State lawmakers are poised to approve a tax-cut package on the final day of the legislative session.
The Senate on Thursday set up for a vote a compromise $129.1 million package (HB 7099), which includes making permanent a sales-tax exemption on manufacturing equipment, reducing an aviation fuel tax and holding a three-day tax “holiday” for back-to-school shoppers.
Barring something totally unexpected, the Senate and House will approve the package Friday, the last day of the 60-day legislative session. The chambers also will approve a negotiated $82.3 billion budget for the fiscal year that starts July 1.
Before rolling the tax bill forward Thursday, the Senate rejected a proposal by Sen. Nancy Detert, R-Venice, to prohibit awarding already-offered tax credits for most film and television productions that fail to meet pre-set requirements by Dec. 31, 2017.
“It could save us potentially from $40 (million) to $50 million by not paying for projects that were done four or five years ago and they never submitted their paperwork,” Detert said.
Detert, a proponent of efforts to create a new film-incentives program, said her proposed amendment was intended to save money on a “bad program.”
However, Senate Finance and Taxation Chairwoman Dorothy Hukill, R-Port Orange, said Detert’s proposal “is not part of the agreed upon package” with the House.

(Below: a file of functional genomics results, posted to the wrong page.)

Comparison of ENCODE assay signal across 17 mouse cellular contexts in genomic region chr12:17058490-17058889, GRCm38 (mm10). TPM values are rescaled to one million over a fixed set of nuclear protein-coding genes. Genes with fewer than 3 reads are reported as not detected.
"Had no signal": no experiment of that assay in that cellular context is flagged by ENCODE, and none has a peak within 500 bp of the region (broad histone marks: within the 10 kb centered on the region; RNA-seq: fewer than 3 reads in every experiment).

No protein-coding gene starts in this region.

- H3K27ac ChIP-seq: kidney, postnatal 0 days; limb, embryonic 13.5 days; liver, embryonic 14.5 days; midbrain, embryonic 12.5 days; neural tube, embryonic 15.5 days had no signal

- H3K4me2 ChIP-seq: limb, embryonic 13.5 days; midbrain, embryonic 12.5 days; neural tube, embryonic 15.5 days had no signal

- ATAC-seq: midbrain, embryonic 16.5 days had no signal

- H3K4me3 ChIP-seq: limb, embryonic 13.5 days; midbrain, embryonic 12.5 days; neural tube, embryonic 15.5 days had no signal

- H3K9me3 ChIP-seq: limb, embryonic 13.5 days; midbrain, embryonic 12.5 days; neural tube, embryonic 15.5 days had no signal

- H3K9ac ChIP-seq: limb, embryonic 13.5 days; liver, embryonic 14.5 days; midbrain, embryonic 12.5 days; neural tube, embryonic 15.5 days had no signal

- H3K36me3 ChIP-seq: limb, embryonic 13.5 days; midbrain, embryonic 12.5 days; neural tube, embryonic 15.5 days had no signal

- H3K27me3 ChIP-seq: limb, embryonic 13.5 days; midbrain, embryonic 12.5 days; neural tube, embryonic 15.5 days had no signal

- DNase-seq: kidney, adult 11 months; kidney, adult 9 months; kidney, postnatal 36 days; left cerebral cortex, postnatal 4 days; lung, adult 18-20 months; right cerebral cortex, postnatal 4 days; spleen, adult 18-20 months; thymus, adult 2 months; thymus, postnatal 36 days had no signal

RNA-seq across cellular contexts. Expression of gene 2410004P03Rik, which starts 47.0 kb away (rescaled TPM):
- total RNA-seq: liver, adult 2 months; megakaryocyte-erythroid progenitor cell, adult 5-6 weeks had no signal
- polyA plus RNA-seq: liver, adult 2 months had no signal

The package is far short of the $1 billion in tax cuts that Gov. Rick Scott requested. The trimmed-down package is the result, at least in part, of lawmakers responding to state economists reducing revenue forecasts for the next couple of years.
The overall package will be promoted as a $400 million savings by being teamed with about $290 million that lawmakers are putting forward to hold down local property taxes that would otherwise go into the state’s school-funding formula. The issue involves part of the formula known as “required local effort.”
For many Floridians, the biggest part of the package will be a sales-tax “holiday” for back-to-school shoppers. However, the holiday will only last for three days in August, rather than the 10 days proposed by Scott and the House.
In addition to the shorter period, the amount of savings available to shoppers will be lower than in earlier proposals. For example, shoppers will be able to avoid paying sales taxes on clothes that cost $60 or less, down from an earlier $100 proposal. Also, computer purchases won’t be included in the holiday.
The bill revises how taxes are calculated on alcohol and tobacco sales for cruise ships within Florida waters, on pear cider, and on an excise tax on aviation fuel, which is a discount for most carriers.
The measure also exempts sales taxes on food and drinks sold by veterans’ organizations and phases out — over three years — a sales tax on asphalt used for government projects.
–Jim Turner, News Service of Florida